What is a backdoor?

Personal information, photos, videos, passwords, documents and more have been stored on computers and smartphones for a long time. This makes it all the more important to be aware of the different types of malware. In addition to the one that is hardly ever used Virus there is various other malware – the so-called backdoor can be used to smuggle it in. It allows criminals to gain access to the system and/or install other malicious software. In the following you will get a comprehensive answer to the question: What is a backdoor and how does it damage computers?

What is a backdoor and why can it be dangerous on computers and smartphones? What measures are there to protect against the creation of the digital backdoor? Answers to these and other questions can be found here.
What is a backdoor and why can it be dangerous on computers and smartphones? What measures are there to protect against the creation of the digital backdoor? Answers to these and other questions can be found here.

What is a backdoor?

A backdoor is a security hole or a deliberately placed gateway in a computer system or software. This gateway to the operating system or an app is intentionally created by developers or criminals to gain access. The term "backdoor" comes from the analogue world, in which the "back door" of a house can be used as an alternative entrance that is also difficult to see into. Whether intentional or not, a backdoor offers the possibility of remote (secret) access to functions and contents of the computer or mobile device.

How is a backdoor created on my computer?

A backdoor can be set up in a number of ways. When developing apps, developers can intentionally create a backdoor to allow remote access later. This is sometimes done for legitimate reasons, such as troubleshooting or to access and repair systems in an urgent emergency. However, when criminals create a backdoor, they do so for less user-centric purposes. Criminals want to access sensitive data or systems unnoticed - for example to steal data or place malware.

How exactly do criminals use a backdoor?

When malicious hackers or other cybercriminals use a backdoor to gain access to a computer or computer network, this can happen for a variety of reasons. In the previous paragraphs we touched on this a bit. However, they will be discussed in more detail below:

  • Steal sensitive data: Hard drive access can be gained by accessing a backdoor to steal confidential information (personal data and documents, passwords, financial information, intellectual property, company secrets, etc.). The insights gained can be used for identity theft, blackmail or black market sales.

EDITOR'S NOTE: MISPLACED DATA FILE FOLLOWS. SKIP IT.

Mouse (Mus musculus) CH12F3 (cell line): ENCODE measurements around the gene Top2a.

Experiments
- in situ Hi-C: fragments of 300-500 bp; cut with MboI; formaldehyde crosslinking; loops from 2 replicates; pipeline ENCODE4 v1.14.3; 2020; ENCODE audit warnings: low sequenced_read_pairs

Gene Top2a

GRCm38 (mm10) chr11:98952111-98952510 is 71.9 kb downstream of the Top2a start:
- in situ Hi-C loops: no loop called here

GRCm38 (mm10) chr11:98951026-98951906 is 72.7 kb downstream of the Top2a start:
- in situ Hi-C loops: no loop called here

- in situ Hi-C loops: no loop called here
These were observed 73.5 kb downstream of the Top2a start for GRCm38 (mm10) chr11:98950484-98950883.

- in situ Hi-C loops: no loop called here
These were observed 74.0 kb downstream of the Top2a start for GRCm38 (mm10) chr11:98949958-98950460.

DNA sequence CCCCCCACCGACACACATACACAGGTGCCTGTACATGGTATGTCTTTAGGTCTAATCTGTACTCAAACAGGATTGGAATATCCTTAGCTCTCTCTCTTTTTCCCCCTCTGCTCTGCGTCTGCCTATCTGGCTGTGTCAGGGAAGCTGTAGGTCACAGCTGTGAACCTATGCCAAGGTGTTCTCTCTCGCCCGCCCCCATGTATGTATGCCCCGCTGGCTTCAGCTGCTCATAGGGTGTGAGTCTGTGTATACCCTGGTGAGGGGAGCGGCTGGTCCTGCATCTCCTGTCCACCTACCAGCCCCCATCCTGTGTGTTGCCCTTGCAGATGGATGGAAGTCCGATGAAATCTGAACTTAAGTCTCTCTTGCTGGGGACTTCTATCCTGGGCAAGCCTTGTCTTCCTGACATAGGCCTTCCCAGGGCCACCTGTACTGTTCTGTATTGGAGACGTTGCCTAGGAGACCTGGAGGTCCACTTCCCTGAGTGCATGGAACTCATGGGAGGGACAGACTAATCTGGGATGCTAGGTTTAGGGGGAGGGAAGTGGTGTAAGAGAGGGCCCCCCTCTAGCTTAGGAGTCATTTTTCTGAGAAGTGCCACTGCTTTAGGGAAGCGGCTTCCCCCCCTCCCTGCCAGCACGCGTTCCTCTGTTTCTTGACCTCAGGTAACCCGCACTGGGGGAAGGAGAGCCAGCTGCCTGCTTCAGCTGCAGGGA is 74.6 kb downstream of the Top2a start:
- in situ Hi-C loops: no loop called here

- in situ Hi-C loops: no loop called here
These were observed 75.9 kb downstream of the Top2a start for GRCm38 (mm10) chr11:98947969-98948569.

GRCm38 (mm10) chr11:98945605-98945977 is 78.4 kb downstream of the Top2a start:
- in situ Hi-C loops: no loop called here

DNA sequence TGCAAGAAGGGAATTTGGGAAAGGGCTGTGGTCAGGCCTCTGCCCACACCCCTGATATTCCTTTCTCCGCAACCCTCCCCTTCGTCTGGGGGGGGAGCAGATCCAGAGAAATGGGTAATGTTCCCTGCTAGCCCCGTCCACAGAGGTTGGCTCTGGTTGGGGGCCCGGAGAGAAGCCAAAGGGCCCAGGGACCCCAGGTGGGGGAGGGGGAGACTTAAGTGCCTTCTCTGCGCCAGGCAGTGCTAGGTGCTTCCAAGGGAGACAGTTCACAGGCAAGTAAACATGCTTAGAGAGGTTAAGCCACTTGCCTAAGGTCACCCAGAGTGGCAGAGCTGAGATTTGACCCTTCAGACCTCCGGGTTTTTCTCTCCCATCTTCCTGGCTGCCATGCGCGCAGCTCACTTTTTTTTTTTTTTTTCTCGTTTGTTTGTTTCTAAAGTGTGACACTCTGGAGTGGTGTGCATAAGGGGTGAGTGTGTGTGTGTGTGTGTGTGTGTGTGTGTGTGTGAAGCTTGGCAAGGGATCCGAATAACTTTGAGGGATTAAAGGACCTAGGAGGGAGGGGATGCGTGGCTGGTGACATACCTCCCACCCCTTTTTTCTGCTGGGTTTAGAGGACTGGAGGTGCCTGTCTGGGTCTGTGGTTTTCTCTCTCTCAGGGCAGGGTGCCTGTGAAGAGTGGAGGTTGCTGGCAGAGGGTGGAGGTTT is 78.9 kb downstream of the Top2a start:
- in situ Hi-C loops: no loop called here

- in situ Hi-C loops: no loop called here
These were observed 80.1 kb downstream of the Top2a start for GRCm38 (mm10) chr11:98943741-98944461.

• Spread more malware: A backdoor can also be used to steal malware such as spyware, Trojan horses or Ransomware to inject into a system. These malicious programs can then act in secret and cause considerable damage. Various goals can be pursued, ranging from spying on them unnoticed to encrypting storage to extort a ransom.
  • remote control of the system: A backdoor may provide the ability to remotely control the infected computer. As a result, undesirable actions can be carried out for users, data and real-time inputs can be spied out or the computer can be included in a bot network in order to carry out further attacks (see DDoS attack).

How can I protect my computer from a backdoor?

As with many other types of malware, there are a number of ways to protect against the threat of a backdoor. Since there are various sources of malware and its gateways, the focus should not be on one of these measures, but rather a holistic approach - with a combination of these tips:

  • Install the latest operating system updates to close known security vulnerabilities. Modern systems also offer better protective measures and privacy settings, which serve to provide comprehensive protection.
  • Keep apps up to date with updates so that old security gaps are no longer than Feat can be exploited.
  • security mechanisms such as firewalls and Mac Gatekeeper leave them activated if they don't bother you too much. In everyday use, however, they shouldn't bother you if you don't load several programs and files from dubious sources every day.
  • Use only trusted software from App Store, trusted download sites, and official developer websites; so no download portals.
  • If you receive a strange-looking email from an unknown source, do not open its links or attachments. If you receive a strange-looking e-mail from a known sender, it is better to use a different method to ask this contact whether it was really sent that way.
  • Beware of scam emails and calls: From serious system errors to full cloud storage to online banking dangers, criminals use various scenarios to cause a hasty reaction - providing data, downloading surveillance programs or similar. It's better to take a deep breath and ask yourself whether the email or call can really be legitimate than fall for a scam.
  • Certain security programs can view Mac and PC network activity. In this way, the communication between malware and the criminals' servers can be detected and terminated. An example would be Little Snitch.

Summary on the topic of backdoor danger on the computer

Backdoors pose a threat to computer security if they can be successfully placed or found from the outside. Although they can be implemented in some systems and apps for legitimate reasons, the risk that criminals use them as an invitation to malicious software remains to place. There are several protective measures one should take against this threat and other malware. You are relatively safe on the Apple Mac, since the system and data are protected by several layers of protection, hard disk access must be permitted manually and questionable programs are blocked at an early stage. Nevertheless, remain vigilant.

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